Flight MH370: The search for motive

Police are combing through the personal, political and religious backgrounds of pilots and crew of a missing Malaysian jetliner, a senior officer said on Sunday, trying to work out why someone aboard flew the plane hundreds of kilometres off course.

No trace of the Malaysia Airlines Boeing 777-200ER has been found since it vanished on March 8 with 239 people on board, but investigators believe it was diverted by someone who knew how to switch off its communications and tracking systems.

"We are not ruling out any sort of motivation at the moment," a senior police official with knowledge of the investigation told Reuters.

Satellite data revealed by Malaysia's prime minister on Saturday suggests the plane could be anywhere in either of two arcs: one stretching from northern Thailand to the border of Kazakhstan and Turkmenistan, or a southern arc heading from Indonesia to the vast southern Indian Ocean.

A source familiar with official US assessments said it was thought most likely the plane had headed south into the Indian Ocean, where it would presumably have run out of fuel and crashed. Air space to the north is much busier, and the plane would likely have been detected.


As authorities desperately try to re-focus the multinational search, India said it was suspending operations around island chains north-west of the Malay Peninsula, at the request of Malaysian officials.

Indian defence officials said Malaysia wanted to reassess priorities. Malaysian officials coordinating the search could not be reached for comment.

The disappearance of Flight MH370 has baffled investigators, aviation experts and internet sleuths since the plane vanished from civilian air traffic control screens off Malaysia's east coast less than an hour after taking off from Kuala Lumpur en route to Beijing.

For relatives of those missing, the wait for any firm news has been agonising.

At a news conference on Saturday, Prime Minister Najib Razak said investigators believed somebody cut off the plane's communications reporting system, switched off its transponder and steered it west, far from its scheduled route.

Electronic signals it continued to exchange periodically with satellites suggest it could have continued flying for nearly seven hours after being last spotted by Malaysian military radar off the country's northwest coast.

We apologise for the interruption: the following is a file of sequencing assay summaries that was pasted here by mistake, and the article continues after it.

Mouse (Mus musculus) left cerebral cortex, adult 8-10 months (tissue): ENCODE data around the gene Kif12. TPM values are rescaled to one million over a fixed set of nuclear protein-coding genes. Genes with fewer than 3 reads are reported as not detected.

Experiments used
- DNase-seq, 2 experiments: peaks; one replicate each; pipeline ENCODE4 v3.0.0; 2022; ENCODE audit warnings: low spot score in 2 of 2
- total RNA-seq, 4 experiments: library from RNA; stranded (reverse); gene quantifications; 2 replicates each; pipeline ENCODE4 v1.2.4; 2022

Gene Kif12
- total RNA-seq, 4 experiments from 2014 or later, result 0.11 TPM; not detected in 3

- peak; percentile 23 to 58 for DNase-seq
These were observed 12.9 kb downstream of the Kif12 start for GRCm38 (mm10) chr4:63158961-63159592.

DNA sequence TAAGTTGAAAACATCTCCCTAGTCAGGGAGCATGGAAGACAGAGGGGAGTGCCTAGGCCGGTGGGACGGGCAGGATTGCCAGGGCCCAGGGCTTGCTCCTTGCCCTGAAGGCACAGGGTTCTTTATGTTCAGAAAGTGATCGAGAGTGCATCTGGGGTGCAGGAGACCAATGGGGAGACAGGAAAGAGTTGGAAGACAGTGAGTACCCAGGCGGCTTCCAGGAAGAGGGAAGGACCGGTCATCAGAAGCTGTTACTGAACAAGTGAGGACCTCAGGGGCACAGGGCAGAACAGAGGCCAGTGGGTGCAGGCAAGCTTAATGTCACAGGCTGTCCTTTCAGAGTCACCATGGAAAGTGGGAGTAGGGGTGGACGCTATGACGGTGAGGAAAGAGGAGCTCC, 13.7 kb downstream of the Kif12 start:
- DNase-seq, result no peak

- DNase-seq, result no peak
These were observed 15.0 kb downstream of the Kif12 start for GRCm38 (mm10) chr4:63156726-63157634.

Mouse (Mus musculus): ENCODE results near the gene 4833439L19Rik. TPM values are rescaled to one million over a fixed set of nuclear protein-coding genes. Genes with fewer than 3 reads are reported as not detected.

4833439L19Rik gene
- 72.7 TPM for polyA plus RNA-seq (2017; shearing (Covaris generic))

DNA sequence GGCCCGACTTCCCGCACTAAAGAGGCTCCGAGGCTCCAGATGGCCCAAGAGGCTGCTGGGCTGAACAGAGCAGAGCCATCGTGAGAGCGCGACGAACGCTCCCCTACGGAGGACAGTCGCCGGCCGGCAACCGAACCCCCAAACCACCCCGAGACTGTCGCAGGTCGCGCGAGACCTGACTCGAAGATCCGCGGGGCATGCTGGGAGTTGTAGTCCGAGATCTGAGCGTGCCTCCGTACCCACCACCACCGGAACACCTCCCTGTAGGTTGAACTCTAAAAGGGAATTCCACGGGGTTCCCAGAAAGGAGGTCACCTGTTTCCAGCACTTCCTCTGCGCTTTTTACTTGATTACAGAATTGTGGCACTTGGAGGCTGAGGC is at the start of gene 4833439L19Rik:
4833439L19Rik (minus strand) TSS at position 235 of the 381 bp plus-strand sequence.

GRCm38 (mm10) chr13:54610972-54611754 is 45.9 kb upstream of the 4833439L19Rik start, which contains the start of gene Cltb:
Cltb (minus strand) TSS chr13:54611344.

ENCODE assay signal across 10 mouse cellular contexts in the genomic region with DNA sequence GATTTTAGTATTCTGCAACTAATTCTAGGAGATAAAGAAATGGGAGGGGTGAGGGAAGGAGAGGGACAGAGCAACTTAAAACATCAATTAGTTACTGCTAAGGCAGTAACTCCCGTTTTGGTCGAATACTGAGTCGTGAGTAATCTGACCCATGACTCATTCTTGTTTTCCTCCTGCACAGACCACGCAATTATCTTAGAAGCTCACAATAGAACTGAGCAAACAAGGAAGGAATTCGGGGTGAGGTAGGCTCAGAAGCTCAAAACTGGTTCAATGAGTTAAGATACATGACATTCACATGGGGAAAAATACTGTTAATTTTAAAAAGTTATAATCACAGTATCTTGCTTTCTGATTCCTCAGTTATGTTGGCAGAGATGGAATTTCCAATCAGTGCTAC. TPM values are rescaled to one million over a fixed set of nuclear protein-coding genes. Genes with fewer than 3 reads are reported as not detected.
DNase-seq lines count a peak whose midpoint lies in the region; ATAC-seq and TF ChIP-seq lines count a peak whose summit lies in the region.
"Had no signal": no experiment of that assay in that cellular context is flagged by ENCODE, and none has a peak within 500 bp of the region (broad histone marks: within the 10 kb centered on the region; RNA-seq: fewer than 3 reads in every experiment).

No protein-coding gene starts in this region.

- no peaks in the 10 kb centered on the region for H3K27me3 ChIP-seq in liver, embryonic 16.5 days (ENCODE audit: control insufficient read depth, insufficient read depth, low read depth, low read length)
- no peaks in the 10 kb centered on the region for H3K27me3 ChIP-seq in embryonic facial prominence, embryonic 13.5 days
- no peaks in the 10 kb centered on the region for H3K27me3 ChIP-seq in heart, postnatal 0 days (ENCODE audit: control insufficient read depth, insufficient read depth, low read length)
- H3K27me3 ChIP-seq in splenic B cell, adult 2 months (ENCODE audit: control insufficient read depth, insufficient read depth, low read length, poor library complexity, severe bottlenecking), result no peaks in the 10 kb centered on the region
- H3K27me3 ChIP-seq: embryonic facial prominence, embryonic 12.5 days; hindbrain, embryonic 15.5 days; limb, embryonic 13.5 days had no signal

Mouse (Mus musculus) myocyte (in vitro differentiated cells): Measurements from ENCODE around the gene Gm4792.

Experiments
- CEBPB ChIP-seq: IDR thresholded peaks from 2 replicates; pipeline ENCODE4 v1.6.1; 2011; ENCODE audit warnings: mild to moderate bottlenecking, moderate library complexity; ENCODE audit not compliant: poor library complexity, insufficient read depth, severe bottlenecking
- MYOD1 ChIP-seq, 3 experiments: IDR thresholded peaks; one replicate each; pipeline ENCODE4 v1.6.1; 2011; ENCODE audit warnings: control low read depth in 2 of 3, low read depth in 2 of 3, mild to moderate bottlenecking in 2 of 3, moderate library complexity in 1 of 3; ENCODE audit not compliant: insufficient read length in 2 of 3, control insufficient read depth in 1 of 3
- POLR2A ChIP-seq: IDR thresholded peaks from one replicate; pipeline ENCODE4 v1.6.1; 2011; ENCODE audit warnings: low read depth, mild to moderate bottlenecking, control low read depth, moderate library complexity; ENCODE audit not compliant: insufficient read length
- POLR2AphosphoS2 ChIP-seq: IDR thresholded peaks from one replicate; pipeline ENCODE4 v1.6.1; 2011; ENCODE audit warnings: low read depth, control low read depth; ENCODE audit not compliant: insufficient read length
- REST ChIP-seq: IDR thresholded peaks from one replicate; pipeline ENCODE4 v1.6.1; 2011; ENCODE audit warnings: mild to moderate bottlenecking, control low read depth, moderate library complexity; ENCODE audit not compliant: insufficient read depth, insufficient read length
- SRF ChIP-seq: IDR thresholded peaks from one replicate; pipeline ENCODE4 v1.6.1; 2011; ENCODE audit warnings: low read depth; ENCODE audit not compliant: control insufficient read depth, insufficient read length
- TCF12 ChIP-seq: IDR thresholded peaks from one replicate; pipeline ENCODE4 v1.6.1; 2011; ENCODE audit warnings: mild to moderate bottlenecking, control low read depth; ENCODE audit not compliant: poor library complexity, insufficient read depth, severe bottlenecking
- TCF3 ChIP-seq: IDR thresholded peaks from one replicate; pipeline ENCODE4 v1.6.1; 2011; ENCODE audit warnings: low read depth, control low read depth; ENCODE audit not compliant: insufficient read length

Deliberately diverted

Najib said that in light of the mounting evidence that the plane was deliberately diverted, the investigation into the aircraft's crew and passengers would be stepped up.

Within hours, special branch officers had searched the homes of the captain, 53-year-old Zaharie Ahmad Shah, and first officer, 27-year-old Fariq Abdul Hamid, in middle class suburbs of Kuala Lumpur close to the international airport.

An experienced pilot, Zaharie, has been described by current and former co-workers as a flying enthusiast who spent his off days operating a life-sized flight simulator he had set up at home.

"With Zaharie, the flight simulator games were looked at closely," the senior police official said, adding that they appeared to be normal programmes that allow players to practice flying and landing in different conditions.

Postings on his Facebook page suggest the pilot was a politically active opponent of the coalition that has ruled Malaysia for the 57 years since independence.

A day before the plane vanished, opposition leader Anwar Ibrahim was convicted of sodomy and sentenced to five years in prison, in a ruling his supporters and international human rights groups say was politically influenced.

Asked if Zaharie's background as an opposition supporter was being examined, the senior police officer would say only: "We need to cover all our bases."

Malaysia Airlines has said it did not believe Zaharie would have sabotaged the plane, and colleagues were incredulous.

"Please, let them find the aircraft first. Zaharie is not suicidal, not a political fanatic as some foreign media are saying," a Malaysia Airlines pilot who is close to Zaharie told Reuters. "Is it wrong for anyone to have an opinion about politics?"

Co-pilot Fariq was religious and serious about his career, family and friends said, countering news reports suggesting he was a cockpit Romeo who was reckless on the job.